Isaac supported Dodd's original consolidation idea but conceded that such a
move would have required a huge political battle. Indeed, the Federal
Reserve Bank presidents and a phalanx of community banks protested the
proposed reduction in the Fed's power, helping Sen. Kay Bailey Hutchison,
R-Texas, to win passage, 90 to 9, of an amendment to keep the central
bank's authority intact. "It's hard for the government to really eliminate
agencies," said Alex Pollock, a resident fellow at the American Enterprise
Institute. "A very interesting element of this is the Federal Reserve,
which started off in Dodd's original bill as having its authority
restricted, and now it's a major winner. There is a lot going on, but it
isn't consolidation and streamlining."

Ultimately, with the exception of the OTS, the regulatory agencies are
almost certain to gain power. Under both bills, the Fed would be the
systemic risk regulator, and the FDIC gained resolution authority over
systemically important bank holding companies. The OCC, meanwhile, will now
supervise thrifts.

"This is not a consolidation bill," said Donald Ogilvie, the chairman of
the Deloitte Center for Banking Solutions. "It was an expansion of
regulatory authority."

Although eliminating the OTS is significant, its demise had been all but
assured for some time. Within a few months of its creation in 1989,
American Banker ran an article speculating how long the agency would last.
With a steady decline in the number of thrifts and failures and charter
conversions at most of the largest savings and loans, few fought to save
the agency. "It's clear they failed, but also they've ceased to have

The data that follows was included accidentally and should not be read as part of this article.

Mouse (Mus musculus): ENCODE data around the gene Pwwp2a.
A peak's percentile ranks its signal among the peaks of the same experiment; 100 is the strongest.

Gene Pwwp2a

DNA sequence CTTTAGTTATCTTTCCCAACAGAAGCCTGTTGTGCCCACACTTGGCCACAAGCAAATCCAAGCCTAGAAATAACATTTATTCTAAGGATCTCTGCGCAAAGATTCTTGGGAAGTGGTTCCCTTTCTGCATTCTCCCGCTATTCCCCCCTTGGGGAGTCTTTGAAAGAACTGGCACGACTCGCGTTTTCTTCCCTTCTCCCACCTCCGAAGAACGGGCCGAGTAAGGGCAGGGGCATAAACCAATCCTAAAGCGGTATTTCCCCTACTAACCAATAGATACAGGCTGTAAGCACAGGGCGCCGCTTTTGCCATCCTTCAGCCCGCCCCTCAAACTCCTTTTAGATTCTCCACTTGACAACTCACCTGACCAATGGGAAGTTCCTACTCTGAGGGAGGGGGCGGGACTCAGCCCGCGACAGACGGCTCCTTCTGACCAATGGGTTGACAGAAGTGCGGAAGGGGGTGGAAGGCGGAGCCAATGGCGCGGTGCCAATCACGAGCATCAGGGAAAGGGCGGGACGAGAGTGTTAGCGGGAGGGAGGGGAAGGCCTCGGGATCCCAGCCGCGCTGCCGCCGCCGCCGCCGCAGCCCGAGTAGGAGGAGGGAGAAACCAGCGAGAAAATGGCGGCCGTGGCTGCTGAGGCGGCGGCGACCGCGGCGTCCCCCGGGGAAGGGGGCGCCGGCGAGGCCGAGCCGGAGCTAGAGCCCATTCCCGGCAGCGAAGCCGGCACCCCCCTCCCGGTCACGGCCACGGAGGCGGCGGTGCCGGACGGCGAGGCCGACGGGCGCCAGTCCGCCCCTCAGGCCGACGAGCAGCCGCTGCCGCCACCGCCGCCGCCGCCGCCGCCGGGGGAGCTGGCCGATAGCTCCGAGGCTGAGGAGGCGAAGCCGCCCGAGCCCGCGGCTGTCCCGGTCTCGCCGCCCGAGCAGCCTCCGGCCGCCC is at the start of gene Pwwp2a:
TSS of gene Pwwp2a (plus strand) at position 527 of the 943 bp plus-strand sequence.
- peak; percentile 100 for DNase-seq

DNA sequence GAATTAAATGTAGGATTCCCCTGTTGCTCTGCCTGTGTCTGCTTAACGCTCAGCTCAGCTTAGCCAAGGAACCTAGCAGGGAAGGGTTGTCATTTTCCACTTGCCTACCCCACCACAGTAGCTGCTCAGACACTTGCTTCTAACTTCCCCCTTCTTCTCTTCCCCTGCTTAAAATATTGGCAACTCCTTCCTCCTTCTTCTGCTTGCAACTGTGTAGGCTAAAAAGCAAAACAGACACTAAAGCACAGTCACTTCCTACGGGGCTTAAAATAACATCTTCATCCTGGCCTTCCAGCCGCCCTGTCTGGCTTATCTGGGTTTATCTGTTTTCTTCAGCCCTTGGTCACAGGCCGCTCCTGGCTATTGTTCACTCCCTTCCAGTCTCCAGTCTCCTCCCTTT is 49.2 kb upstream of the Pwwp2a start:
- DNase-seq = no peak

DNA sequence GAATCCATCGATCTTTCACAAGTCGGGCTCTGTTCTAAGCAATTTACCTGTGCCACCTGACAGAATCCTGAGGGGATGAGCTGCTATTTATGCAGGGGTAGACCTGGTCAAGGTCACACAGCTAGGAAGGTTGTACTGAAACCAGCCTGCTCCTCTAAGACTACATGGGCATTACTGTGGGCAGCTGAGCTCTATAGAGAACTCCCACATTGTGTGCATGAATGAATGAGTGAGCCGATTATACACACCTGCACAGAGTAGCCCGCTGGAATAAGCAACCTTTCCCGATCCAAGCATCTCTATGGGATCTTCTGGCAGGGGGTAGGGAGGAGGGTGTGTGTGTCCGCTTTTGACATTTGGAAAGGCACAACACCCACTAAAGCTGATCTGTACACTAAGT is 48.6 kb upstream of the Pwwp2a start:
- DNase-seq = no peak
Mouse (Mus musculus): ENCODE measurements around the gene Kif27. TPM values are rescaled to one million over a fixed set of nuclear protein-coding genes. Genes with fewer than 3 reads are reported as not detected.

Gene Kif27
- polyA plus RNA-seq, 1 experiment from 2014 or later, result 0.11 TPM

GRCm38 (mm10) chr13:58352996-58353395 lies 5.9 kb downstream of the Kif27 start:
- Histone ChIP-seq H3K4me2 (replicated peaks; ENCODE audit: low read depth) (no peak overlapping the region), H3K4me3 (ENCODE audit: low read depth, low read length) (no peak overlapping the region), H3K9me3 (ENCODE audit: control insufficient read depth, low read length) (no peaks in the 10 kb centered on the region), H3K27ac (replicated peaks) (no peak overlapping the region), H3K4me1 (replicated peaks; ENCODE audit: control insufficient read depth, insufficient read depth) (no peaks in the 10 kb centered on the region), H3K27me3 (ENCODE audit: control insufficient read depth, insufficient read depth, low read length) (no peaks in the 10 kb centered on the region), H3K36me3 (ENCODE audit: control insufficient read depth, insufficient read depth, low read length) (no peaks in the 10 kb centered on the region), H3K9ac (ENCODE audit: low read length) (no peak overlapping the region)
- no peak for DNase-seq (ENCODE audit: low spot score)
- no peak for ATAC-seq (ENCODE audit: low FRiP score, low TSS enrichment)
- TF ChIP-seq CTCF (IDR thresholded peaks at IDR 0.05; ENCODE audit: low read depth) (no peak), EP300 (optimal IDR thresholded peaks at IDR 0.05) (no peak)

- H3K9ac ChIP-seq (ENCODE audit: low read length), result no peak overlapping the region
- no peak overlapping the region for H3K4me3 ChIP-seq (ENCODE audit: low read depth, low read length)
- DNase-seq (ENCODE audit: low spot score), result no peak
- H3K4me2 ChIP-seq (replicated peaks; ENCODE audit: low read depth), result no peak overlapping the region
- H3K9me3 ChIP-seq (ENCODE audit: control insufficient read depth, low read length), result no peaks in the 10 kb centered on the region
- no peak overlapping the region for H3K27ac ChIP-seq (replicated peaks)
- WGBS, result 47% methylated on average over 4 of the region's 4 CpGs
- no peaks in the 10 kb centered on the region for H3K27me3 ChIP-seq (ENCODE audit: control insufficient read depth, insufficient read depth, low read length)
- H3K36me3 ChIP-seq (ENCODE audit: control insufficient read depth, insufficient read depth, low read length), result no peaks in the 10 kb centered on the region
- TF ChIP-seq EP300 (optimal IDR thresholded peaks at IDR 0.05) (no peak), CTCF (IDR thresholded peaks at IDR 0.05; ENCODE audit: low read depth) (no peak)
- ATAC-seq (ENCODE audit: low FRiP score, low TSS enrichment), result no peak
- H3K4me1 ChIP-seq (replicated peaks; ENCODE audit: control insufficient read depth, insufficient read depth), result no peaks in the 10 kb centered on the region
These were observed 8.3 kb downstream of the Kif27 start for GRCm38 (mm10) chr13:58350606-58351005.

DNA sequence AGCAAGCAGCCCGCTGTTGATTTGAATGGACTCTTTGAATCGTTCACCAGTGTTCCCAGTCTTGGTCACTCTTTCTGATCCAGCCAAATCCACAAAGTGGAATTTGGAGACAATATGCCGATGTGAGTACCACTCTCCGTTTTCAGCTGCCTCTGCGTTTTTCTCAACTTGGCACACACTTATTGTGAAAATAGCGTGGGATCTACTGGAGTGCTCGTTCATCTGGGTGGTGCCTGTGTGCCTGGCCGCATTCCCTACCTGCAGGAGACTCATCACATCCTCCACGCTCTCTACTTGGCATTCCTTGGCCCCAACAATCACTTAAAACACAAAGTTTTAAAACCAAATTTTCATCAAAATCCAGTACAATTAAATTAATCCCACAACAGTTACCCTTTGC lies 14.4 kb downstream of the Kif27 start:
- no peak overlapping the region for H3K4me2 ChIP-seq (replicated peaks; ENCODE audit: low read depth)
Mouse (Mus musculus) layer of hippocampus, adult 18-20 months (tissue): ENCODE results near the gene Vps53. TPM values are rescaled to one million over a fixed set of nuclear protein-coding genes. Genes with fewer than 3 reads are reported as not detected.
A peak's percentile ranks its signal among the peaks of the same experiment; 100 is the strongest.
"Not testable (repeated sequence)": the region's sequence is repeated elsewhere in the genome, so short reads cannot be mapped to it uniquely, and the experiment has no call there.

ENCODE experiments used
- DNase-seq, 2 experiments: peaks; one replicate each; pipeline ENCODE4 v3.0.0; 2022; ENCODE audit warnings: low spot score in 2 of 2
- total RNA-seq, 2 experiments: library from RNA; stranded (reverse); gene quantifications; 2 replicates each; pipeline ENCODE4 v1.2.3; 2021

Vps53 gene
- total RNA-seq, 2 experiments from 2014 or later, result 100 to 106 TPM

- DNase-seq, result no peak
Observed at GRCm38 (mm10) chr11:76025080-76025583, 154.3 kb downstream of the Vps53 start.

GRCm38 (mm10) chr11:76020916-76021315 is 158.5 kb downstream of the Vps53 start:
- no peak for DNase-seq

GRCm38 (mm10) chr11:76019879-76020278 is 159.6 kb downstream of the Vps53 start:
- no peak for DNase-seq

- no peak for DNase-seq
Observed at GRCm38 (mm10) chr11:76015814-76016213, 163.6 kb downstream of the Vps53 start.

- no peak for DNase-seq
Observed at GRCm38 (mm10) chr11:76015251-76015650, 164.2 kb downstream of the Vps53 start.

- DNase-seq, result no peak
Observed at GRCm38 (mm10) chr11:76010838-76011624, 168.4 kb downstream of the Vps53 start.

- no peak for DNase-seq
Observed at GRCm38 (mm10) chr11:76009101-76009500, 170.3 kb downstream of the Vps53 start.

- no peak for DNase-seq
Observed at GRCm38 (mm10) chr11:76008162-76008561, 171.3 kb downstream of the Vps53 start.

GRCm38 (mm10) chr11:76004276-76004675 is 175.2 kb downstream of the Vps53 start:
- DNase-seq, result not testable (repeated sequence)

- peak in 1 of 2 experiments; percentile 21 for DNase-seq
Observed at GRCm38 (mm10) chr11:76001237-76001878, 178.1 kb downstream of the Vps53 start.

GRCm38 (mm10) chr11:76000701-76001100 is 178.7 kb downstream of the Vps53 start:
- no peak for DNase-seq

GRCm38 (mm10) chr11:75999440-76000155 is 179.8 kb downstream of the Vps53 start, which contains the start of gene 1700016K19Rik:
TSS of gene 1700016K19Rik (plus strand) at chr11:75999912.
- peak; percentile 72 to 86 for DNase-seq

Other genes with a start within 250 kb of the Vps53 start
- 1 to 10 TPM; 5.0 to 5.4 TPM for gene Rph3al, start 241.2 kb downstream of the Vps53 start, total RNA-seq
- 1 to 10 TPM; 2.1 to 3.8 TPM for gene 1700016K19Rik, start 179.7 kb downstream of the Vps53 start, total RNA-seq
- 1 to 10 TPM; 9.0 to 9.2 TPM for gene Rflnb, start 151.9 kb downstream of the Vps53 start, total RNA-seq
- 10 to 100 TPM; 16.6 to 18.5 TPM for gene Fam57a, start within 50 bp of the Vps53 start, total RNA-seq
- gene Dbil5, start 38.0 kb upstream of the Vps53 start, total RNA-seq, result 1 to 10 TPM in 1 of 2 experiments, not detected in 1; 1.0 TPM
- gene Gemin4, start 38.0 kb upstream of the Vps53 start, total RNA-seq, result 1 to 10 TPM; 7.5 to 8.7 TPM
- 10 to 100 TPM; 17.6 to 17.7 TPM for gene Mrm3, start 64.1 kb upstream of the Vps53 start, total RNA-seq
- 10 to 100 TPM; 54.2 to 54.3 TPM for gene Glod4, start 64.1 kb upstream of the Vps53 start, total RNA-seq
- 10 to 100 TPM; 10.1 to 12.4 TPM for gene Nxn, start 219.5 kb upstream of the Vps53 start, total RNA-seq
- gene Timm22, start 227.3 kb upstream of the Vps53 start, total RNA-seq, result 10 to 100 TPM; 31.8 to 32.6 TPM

critical mass to be effective," said William Longbrake, an executive in
residence at the University of Maryland and a former vice chairman at
Washington Mutual Inc. Another "reason they don't need to exist is, the
difference between the charters is pretty minimal."

By contrast, every other agency had a constituency ready to fight for it.
Community bankers complained to Congress at the very suggestion that the
FDIC - the regulator of most small institutions - would lose its oversight
role, and they defended the Fed as well. "Everyone is very comfortable with
the status quo, ... and the lobbying was very, very significant," Longbrake

Still, others said the administration should have at least tried for more

"The financial reform agenda as framed by Treasury last year, and as likely
to continue in conference, reflects monumental lost opportunity," said Rick
, an associate professor at Fordham University School of Law and a
former Clinton Treasury official. "There was a huge opportunity here for
real reform, and it was squandered. I think it was fair to say it was

But Barr defended the administration's strategy. "The key thing is, the
rules of the game are fixed," he said. "Would it have been neater or
tidier? There are certainly neater and tidier ways of setting up the
structure, but that doesn't necessarily mean it will be better."

Brian Gardner, a political analyst at KBW Inc.'s Keefe, Bruyette & Woods
Inc., said the administration made the right political judgment. "You wind
up having to spend political capital on things less important than other
issues," he said. "At the end of the day, how many regulators there are is
less important than what the powers are."